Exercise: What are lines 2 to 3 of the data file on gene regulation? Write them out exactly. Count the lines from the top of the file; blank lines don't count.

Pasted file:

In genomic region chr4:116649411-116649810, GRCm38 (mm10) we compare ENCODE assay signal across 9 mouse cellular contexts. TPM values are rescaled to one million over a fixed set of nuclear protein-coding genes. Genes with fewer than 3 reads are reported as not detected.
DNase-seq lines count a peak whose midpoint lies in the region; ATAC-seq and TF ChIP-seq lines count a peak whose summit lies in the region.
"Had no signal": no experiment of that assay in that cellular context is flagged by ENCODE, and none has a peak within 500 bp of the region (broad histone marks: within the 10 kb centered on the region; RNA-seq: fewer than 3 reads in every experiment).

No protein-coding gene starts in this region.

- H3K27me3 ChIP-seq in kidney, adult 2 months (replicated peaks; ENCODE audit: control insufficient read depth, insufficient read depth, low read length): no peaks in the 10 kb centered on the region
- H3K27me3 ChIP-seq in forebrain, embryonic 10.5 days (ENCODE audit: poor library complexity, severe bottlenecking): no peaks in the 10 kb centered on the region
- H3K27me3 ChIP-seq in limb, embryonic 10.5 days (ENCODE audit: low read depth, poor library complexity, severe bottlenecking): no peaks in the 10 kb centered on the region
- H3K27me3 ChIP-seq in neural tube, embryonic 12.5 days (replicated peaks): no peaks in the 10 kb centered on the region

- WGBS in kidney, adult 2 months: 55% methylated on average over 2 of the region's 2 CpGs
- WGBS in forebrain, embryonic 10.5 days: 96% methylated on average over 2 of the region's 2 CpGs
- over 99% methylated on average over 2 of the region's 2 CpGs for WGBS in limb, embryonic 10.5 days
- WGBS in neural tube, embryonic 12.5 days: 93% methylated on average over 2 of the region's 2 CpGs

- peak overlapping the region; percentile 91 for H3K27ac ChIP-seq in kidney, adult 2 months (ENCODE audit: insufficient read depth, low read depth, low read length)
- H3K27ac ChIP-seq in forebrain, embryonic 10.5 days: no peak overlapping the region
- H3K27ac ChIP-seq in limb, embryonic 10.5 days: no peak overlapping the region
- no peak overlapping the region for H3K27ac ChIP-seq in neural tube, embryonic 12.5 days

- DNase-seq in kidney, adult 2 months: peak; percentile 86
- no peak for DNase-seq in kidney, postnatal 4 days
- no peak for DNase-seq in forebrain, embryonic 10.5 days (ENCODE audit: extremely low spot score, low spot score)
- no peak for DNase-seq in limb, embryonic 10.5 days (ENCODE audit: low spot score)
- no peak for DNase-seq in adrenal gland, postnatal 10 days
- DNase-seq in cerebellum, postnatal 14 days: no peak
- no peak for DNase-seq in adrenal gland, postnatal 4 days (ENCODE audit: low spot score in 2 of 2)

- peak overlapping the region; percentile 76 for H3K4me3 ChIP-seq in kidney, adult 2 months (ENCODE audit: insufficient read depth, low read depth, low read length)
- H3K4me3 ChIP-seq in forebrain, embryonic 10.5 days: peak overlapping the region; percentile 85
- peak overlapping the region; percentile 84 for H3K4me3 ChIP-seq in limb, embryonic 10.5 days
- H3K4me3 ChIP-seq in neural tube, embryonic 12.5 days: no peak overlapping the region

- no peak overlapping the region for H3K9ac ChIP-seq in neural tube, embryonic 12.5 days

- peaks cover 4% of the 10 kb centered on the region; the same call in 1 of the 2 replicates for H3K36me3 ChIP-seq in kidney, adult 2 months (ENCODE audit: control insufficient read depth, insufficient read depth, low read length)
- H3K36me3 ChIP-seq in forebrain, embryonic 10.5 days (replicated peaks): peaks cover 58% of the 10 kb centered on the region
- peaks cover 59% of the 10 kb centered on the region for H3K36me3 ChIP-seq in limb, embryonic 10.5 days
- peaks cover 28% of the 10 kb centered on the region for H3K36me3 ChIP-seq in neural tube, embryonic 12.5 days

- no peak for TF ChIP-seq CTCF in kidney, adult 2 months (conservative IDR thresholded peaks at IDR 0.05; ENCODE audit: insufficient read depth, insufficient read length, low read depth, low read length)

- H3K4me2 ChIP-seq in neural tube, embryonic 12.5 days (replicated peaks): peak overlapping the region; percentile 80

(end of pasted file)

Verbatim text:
DNase-seq lines count a peak whose midpoint lies in the region; ATAC-seq and TF ChIP-seq lines count a peak whose summit lies in the region.
"Had no signal": no experiment of that assay in that cellular context is flagged by ENCODE, and none has a peak within 500 bp of the region (broad histone marks: within the 10 kb centered on the region; RNA-seq: fewer than 3 reads in every experiment).